Activist Begins Prison Sentence for Refusing to Name Names and For Quoting Dave Chappelle

by Will Potter on January 17, 2012

in Terrorism Court Cases

Jordan Halliday resists grand jury in Utah

Jordan Halliday and a supporter outside the courthouse.

Utah animal rights activist Jordan Halliday has begun a 10-month prison sentence for refusing to testify before a federal grand jury about his political beliefs and political associations. It is believed to be the first time in two decades, and only the third time in U.S. history, that someone has been imprisoned for criminal contempt of court after already serving prison time for civil contempt–all because of his principled stand against what activists call a political witch hunt.

The Utah grand jury was convened in 2009 to investigate the release of mink from Utah fur farms by the Animal Liberation Front. Halliday refused to cooperate because grand juries have historically been used against social movements (as they are now being used against antiwar activists in the Midwest) in fishing expeditions.

When you walk into a grand jury, you check your rights at the door. You have to answer questions about your politics and your friends. You don’t have the right to remain silent. If you refuse to cooperate and “name names,” you can be sent to jail. That’s what happened to Halliday.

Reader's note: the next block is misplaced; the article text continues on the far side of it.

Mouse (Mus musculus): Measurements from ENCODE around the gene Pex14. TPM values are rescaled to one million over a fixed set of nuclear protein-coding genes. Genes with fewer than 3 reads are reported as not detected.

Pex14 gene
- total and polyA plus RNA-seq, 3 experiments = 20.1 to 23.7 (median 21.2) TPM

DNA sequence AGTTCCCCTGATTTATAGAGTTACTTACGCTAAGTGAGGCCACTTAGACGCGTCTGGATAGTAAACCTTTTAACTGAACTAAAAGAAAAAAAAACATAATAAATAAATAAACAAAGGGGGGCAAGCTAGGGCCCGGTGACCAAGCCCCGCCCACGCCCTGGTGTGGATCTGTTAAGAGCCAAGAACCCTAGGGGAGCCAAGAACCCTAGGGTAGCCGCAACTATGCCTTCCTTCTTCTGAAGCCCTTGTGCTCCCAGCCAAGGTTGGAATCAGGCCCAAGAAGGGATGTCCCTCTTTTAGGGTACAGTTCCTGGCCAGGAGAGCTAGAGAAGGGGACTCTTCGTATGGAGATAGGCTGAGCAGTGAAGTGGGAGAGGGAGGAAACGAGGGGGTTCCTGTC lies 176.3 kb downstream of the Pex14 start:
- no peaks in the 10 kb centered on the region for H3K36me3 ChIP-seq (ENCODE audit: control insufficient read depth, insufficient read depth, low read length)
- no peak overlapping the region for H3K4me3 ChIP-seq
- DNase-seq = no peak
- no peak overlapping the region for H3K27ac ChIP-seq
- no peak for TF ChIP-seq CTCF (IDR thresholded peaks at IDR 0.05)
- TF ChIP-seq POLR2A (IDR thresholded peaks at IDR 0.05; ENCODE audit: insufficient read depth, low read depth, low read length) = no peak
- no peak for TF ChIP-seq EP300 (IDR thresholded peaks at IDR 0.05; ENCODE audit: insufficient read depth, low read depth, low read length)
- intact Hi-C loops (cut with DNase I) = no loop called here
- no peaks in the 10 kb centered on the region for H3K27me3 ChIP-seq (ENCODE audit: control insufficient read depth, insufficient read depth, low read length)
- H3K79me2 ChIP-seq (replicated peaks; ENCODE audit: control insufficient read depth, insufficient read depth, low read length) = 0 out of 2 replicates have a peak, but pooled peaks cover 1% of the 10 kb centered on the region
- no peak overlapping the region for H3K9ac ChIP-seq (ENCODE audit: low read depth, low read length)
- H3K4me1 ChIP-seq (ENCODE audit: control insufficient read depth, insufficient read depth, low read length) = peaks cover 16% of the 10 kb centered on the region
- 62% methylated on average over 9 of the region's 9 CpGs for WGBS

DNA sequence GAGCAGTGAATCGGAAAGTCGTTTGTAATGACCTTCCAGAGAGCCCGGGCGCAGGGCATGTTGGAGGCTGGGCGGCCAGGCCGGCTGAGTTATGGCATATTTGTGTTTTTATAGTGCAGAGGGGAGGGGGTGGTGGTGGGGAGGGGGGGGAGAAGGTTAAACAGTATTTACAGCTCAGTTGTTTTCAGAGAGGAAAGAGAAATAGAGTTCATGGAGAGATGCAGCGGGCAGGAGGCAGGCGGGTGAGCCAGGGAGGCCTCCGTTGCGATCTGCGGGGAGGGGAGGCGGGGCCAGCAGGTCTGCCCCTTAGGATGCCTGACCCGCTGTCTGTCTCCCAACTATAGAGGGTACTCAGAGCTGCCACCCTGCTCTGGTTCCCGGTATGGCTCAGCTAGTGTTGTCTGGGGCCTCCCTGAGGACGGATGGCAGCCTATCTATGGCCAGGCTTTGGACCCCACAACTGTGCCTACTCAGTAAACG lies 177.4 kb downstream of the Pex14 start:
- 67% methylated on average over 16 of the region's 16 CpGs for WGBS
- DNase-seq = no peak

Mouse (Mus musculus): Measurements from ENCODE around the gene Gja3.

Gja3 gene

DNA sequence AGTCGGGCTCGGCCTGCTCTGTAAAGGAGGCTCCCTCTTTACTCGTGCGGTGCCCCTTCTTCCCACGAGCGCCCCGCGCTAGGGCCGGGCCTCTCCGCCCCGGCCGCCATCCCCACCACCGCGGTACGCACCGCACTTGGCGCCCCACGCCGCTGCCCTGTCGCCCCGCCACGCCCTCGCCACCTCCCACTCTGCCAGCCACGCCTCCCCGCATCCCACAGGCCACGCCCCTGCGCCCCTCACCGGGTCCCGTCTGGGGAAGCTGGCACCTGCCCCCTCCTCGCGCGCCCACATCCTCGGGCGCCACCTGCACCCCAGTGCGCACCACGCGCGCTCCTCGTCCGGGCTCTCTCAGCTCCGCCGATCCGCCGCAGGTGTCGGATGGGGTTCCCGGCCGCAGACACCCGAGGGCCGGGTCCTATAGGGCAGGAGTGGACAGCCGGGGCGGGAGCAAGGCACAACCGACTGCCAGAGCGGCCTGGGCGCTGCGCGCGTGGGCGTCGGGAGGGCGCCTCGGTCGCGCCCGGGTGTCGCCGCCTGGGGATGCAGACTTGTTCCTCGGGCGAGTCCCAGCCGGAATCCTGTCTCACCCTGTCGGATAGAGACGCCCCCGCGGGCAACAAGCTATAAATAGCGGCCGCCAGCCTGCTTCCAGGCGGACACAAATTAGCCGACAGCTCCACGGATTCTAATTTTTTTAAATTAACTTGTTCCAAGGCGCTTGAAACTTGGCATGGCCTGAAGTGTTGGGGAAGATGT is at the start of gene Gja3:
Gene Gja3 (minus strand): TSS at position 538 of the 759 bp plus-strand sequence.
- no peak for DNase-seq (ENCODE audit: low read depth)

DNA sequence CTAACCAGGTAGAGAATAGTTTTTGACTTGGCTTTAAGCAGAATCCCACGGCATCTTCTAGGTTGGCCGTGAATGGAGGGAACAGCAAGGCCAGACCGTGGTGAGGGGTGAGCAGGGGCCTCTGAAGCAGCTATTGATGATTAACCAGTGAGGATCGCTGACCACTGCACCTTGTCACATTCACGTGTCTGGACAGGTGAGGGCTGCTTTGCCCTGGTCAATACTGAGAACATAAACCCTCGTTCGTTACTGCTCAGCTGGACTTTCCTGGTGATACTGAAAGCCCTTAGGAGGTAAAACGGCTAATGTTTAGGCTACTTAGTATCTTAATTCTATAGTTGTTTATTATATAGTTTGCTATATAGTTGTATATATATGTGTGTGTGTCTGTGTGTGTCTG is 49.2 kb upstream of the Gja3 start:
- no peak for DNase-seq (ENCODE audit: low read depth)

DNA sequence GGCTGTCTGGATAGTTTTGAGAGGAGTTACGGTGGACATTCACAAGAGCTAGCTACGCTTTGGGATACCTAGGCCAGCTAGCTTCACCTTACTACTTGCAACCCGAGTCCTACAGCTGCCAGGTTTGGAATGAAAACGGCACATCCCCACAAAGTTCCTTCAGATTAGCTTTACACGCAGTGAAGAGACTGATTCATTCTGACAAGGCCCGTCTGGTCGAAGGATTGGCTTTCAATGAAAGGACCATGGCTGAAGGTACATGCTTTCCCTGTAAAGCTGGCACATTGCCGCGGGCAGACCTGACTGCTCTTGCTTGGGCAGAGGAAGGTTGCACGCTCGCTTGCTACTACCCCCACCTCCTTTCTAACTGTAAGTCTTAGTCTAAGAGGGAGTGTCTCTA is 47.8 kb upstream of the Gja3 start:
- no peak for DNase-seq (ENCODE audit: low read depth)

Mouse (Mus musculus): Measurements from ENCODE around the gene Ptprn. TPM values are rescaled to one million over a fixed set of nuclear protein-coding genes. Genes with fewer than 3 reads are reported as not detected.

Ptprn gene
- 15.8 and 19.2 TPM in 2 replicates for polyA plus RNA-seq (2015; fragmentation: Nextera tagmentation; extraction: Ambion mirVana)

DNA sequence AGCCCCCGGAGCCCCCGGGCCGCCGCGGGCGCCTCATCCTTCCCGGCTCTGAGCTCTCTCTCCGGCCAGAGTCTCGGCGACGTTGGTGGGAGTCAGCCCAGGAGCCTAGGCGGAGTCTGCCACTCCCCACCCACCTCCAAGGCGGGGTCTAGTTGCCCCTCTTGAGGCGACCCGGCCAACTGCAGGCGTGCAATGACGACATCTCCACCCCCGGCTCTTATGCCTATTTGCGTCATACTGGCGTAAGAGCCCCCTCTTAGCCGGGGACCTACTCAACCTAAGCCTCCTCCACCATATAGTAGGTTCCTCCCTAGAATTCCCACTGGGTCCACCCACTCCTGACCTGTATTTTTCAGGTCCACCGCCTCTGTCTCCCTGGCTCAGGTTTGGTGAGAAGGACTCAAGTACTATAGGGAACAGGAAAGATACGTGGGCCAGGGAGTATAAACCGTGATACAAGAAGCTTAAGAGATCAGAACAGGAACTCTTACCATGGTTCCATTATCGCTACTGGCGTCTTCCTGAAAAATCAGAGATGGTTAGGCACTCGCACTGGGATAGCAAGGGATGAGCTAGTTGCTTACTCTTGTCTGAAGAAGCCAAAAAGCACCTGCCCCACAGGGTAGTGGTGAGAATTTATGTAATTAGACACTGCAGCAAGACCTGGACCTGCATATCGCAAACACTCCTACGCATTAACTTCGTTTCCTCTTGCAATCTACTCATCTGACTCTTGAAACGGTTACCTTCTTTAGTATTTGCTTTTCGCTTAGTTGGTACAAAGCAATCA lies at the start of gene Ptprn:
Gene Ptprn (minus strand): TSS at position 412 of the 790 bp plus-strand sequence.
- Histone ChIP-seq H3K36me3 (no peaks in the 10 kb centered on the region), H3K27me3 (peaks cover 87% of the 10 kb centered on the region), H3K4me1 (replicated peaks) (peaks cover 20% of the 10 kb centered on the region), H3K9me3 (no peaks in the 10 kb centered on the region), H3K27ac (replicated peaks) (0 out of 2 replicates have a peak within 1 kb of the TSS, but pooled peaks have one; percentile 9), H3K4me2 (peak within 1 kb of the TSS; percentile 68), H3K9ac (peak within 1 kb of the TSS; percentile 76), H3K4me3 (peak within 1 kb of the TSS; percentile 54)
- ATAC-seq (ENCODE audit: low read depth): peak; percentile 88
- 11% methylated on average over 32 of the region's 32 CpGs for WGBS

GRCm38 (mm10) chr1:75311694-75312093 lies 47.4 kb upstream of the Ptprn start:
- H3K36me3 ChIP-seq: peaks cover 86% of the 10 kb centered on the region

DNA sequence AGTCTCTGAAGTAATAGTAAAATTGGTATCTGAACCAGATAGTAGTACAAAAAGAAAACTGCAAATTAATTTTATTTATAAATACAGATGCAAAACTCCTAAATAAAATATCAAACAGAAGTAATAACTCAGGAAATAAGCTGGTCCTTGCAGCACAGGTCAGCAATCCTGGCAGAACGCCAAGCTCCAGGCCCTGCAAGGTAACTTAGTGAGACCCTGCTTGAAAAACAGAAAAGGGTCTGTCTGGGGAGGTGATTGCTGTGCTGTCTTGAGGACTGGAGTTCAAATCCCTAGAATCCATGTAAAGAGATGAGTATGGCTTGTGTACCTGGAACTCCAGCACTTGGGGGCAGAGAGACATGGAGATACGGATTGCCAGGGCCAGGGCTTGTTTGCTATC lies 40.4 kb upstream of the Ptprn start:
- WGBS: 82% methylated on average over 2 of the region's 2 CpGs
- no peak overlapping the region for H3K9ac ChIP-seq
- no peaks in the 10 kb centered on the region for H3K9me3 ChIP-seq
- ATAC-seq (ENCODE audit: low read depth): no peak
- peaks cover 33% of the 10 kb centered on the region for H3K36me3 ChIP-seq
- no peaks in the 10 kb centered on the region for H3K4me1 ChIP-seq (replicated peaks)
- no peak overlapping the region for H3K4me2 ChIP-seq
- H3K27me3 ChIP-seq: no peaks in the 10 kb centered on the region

But the story of how and why he was targeted gets even more surprising.

Corporate Leads

According to a government memo, “there is evidence that the defendant [Halliday] notified news sources of the McMullin mink farm attack on the day of the attack, and even before police officers knew of the significance of the crime.” This would seem like a good reason to question him.

However, it’s a lie.

FBI file shows emails from Fur Commission.

On August 20, 2009, someone submitted an anonymous message to KUTV.com about the fur farm raid. The only details provided on the contact form were a first name of “Jordan” and an email “jo~dan@aol.com.” The message said the Animal Liberation Front released 300 mink from McMullin mink farm and that they “look a lot happier.”

KUTV forwarded the message to Lindsey McMullin, the farm owner. McMullin forwarded the email to Teresa Platt of Fur Commission USA, an industry group. Platt forwarded the email to the FBI. [Here is a section of the FBI file with the emails.]